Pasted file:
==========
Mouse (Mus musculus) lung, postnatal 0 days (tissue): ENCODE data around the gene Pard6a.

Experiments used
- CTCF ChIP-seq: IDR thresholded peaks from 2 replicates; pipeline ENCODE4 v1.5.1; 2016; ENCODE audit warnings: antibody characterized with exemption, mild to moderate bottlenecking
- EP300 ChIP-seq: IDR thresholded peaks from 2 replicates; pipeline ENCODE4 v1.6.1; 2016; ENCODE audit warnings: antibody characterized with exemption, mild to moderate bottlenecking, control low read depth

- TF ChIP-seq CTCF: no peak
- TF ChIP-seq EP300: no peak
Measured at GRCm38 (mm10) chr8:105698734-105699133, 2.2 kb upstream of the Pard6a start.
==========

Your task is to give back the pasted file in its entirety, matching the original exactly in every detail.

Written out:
Mouse (Mus musculus) lung, postnatal 0 days (tissue): ENCODE data around the gene Pard6a.

Experiments used
- CTCF ChIP-seq: IDR thresholded peaks from 2 replicates; pipeline ENCODE4 v1.5.1; 2016; ENCODE audit warnings: antibody characterized with exemption, mild to moderate bottlenecking
- EP300 ChIP-seq: IDR thresholded peaks from 2 replicates; pipeline ENCODE4 v1.6.1; 2016; ENCODE audit warnings: antibody characterized with exemption, mild to moderate bottlenecking, control low read depth

- TF ChIP-seq CTCF: no peak
- TF ChIP-seq EP300: no peak
Measured at GRCm38 (mm10) chr8:105698734-105699133, 2.2 kb upstream of the Pard6a start.